I looked at a few pictures online to give you a visual and this was similar to what I remember...

Amazing photo courtesy of

I studied a few recipes for the other components and landed on my dear friend Ina Garten's recipe.  My Mom and I made this dessert together on New Year's Eve and for the record, she is the.master of meringue.  I've been aspiring to make mile high meringue as she does on my cream pies for most of my adult hood... to no avail.  She tackled the meringues and I made the creme anglaise.  Note: The recipe serves 8-10 people.  It held up okay for left overs the next day as well.

Creme Anglaise:

4 extra-large egg yolks
1/2 cup sugar
1 teaspoon cornstarch
1 3/4 cups scalded milk
1 teaspoon pure vanilla extract
1 1/2 teaspoons Cognac
Seeds of 1/2 vanilla bean, optional

**Can be made a day or two ahead of serving
Beat the egg yolks and sugar in the bowl of an electric mixer fitted with the paddle attachment on medium-high speed for 3 minutes, or until very thick. Reduce to low speed, and add the cornstarch.

With the mixer still on low, slowly pour the hot milk into the eggs. Pour the custard mixture into a saucepan and cook over low heat, stirring constantly with a wooden spoon, until thickened. The custard will coat the spoon like heavy cream. Don't cook it above 180 degrees F or the eggs will scramble!

Pour the sauce through a fine strainer, add the vanilla extract, Cognac, and vanilla seeds, if using, and chill until ready to serve.


8 extra-large egg whites, at room temperature
1/8 teaspoon kosher salt
1/4 teaspoon cream of tartar

**You want to make these the day of, especially for company, though a few hours ahead is fine.
Heat the oven to 250 degrees F. Line two sheet pans with parchment paper.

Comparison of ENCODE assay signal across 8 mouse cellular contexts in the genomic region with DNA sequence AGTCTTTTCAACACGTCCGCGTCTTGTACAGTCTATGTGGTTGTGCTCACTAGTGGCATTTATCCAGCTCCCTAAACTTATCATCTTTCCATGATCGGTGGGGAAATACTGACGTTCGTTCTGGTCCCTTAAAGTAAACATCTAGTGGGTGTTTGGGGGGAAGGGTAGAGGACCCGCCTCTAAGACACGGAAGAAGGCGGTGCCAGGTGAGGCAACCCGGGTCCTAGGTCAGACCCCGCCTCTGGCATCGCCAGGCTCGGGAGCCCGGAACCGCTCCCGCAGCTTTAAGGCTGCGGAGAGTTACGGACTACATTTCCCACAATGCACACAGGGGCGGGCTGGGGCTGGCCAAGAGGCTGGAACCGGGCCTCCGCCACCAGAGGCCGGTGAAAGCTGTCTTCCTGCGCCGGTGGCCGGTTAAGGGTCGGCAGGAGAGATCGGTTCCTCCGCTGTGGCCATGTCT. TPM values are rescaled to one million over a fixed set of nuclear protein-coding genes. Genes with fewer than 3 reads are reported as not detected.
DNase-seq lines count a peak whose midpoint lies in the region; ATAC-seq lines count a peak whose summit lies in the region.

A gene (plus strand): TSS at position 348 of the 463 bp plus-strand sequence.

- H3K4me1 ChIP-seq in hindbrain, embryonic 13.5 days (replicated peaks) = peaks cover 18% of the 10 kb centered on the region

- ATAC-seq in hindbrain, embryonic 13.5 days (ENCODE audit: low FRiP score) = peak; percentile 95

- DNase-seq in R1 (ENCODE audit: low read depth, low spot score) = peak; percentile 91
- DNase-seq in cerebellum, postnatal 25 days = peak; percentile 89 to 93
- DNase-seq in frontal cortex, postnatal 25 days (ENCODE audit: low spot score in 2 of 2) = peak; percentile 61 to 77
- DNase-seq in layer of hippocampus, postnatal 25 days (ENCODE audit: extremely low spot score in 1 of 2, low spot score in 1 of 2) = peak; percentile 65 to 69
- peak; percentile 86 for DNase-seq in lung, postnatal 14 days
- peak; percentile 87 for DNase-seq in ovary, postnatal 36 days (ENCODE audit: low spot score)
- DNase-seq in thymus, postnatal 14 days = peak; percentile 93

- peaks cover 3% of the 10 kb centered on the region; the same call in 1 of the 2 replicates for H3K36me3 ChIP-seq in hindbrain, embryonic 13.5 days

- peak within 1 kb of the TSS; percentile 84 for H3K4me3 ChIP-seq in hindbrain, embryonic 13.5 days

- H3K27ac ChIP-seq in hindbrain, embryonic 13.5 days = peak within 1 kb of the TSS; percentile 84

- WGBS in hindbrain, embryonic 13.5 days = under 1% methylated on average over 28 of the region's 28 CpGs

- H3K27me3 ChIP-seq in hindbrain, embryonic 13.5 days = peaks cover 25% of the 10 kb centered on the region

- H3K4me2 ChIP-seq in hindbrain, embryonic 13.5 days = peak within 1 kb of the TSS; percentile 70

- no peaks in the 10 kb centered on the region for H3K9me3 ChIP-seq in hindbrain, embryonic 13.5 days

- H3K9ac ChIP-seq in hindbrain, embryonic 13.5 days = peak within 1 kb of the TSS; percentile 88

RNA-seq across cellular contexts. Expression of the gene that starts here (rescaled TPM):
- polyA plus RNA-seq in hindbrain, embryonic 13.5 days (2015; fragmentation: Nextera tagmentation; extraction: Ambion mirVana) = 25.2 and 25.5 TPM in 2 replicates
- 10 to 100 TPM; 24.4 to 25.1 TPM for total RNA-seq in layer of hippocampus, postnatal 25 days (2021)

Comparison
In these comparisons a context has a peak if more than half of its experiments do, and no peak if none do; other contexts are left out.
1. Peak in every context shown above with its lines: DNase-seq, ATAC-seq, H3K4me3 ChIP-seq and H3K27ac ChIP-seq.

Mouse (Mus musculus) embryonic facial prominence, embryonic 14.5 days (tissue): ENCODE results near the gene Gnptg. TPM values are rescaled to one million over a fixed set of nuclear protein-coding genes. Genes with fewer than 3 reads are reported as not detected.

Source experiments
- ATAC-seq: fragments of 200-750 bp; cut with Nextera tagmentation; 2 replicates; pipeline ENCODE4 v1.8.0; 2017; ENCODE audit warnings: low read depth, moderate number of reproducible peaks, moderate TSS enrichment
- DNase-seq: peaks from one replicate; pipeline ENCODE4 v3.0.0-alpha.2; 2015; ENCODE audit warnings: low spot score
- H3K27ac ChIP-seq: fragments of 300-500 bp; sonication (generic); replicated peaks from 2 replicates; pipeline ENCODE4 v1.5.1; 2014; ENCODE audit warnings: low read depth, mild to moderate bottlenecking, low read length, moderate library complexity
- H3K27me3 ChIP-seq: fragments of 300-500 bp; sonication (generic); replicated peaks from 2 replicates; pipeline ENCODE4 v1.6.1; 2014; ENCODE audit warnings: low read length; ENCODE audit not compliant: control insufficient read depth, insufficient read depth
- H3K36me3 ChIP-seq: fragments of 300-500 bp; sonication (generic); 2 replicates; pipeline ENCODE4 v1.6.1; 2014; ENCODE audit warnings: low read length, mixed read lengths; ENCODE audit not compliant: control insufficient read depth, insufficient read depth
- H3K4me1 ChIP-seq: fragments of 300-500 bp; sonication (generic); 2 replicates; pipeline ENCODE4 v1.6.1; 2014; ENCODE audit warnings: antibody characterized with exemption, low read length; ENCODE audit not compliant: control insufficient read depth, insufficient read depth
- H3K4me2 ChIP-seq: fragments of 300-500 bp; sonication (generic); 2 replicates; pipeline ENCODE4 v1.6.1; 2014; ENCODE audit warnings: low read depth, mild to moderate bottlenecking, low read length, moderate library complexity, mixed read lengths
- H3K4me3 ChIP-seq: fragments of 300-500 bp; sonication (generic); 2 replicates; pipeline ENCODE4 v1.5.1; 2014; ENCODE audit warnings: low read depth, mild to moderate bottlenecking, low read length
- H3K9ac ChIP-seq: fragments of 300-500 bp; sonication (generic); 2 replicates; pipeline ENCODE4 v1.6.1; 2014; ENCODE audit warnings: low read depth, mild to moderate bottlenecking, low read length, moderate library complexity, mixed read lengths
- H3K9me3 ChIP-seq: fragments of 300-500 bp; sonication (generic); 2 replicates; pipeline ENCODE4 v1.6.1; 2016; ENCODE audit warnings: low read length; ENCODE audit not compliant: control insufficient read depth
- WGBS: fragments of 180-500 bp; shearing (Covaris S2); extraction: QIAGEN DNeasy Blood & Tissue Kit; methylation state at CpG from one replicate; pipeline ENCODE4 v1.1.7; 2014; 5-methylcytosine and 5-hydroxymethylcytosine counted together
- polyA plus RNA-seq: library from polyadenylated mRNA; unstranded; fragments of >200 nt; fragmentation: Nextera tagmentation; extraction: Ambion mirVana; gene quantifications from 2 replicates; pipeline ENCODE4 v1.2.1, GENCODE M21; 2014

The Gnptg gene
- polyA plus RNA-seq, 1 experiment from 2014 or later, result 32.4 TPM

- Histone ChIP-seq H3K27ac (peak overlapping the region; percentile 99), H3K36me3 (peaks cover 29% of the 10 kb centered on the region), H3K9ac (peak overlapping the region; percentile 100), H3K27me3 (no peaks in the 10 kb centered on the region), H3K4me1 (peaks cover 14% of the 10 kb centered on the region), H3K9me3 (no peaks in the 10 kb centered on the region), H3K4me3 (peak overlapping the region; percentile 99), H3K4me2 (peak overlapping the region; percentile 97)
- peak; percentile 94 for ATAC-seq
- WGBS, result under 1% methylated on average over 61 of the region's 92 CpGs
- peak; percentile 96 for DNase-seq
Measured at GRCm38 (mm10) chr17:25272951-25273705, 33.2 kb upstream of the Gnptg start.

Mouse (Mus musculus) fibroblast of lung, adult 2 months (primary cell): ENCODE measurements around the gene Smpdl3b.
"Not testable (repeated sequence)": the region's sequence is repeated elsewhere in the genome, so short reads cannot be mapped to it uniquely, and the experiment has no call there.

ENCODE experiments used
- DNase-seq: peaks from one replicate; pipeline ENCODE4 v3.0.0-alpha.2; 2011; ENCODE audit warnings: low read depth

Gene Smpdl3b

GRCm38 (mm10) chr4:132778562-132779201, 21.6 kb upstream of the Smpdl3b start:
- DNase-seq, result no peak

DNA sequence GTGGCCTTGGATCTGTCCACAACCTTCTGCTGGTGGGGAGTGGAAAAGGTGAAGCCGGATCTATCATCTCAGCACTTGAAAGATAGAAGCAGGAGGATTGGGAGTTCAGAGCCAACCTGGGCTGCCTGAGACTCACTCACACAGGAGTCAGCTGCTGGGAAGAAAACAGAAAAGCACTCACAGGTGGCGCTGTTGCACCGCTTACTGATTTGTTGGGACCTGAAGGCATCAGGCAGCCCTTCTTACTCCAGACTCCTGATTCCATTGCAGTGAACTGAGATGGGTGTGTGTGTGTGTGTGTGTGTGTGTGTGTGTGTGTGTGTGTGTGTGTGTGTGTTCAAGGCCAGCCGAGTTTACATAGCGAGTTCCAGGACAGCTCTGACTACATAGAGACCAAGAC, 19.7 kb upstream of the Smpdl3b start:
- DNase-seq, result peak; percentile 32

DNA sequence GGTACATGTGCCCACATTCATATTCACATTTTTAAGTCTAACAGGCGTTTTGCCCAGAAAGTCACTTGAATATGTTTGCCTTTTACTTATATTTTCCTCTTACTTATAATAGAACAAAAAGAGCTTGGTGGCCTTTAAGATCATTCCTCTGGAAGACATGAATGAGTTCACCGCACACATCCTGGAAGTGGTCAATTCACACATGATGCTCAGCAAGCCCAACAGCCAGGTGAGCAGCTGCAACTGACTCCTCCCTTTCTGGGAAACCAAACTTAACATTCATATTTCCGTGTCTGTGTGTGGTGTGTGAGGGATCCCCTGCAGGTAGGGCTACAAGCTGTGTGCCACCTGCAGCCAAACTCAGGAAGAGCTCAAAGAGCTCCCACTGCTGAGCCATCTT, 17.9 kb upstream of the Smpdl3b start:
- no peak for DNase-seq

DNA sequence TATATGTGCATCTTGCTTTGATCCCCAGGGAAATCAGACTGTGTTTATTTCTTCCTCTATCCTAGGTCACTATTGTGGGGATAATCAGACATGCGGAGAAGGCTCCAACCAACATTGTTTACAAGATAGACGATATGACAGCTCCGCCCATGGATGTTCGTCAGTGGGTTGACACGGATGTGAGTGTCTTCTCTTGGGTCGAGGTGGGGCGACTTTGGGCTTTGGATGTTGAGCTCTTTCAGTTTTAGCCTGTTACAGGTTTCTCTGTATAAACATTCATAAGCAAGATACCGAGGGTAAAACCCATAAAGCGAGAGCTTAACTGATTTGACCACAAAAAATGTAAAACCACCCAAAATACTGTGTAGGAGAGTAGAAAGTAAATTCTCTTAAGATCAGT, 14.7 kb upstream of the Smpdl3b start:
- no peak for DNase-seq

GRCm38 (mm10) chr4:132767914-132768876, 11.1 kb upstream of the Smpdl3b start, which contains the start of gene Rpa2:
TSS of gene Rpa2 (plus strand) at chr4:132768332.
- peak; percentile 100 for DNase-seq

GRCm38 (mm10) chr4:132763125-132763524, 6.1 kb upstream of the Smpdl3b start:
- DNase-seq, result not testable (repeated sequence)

Beat the egg whites, salt, and cream of tartar in the bowl of an electric mixer fitted with the whisk attachment on medium speed until frothy. Turn the mixer on high speed and add the remaining 1 cup of sugar. Beat until the egg whites are very stiff and glossy. Whisk in the remaining teaspoon of vanilla. With dessert spoons place 8-12 mounds  (depending on how big you want the servings to be) of meringue on the parchment paper and bake for 20 minutes, or until a cake tester comes out clean. 

**In studying some other recipes, I learned some people actually cook the meringue in molds.  You can make individual size or a single large meringue in various shapes.  One recipe actually bakes the meringue in a pan lined with caramel sauce almost like a flan.  Here are a few other ideas to consider:

Martha Stewart uses a Tube Pan as a mold
A fellow blogger bakes the meringue in a pan and then scoops out servings into a wine glass
Pipe the meringue for a more polished presentation

For the caramel sauce... as I mentioned, I went with a smooth, soft caramel sauce as is the most common approach.  We actually struggled with Ina's recommendation.  We attempted her caramel method twice unsuccessfully.  I eventually switched gears and the below method was just right.

Caramel Sauce:

1 1/2 cups sugar
1/2 cup heavy cream
1 teaspoon vanilla
1/2 tablespoon butter

Measure the sugar into a dry sauce pan over medium heat.  Cook, swirling gently until the sugar starts to dissolve and turns golden brown.  This takes 4-5 minutes but don't leave it unattended because once it starts to turn to caramel, it goes quickly.  Remove the sugar from the heat and pour in the cream and vanilla.  (It will bubble like crazy and the sugar will seize up a bit.)  Whisk until the sugar dissolves completely.  Lastly, whisk in the butter which I think gives it a nice silkiness.  **This can also be done the day before- gently reheat when ready to serve.

To serve: place 1/3 cup or so of the creme anglaise in your dish of choice. Top with a meringue and drizzle with caramel sauce.  You can garnish with some candied almonds as Ina does though it really doesn't need anything else... 

I'm telling you the delicate meringue with the creamy custard and toasty caramel is to-die-for. Its like eating a fancy, delicious Parisian cloud.

Bon Appetit!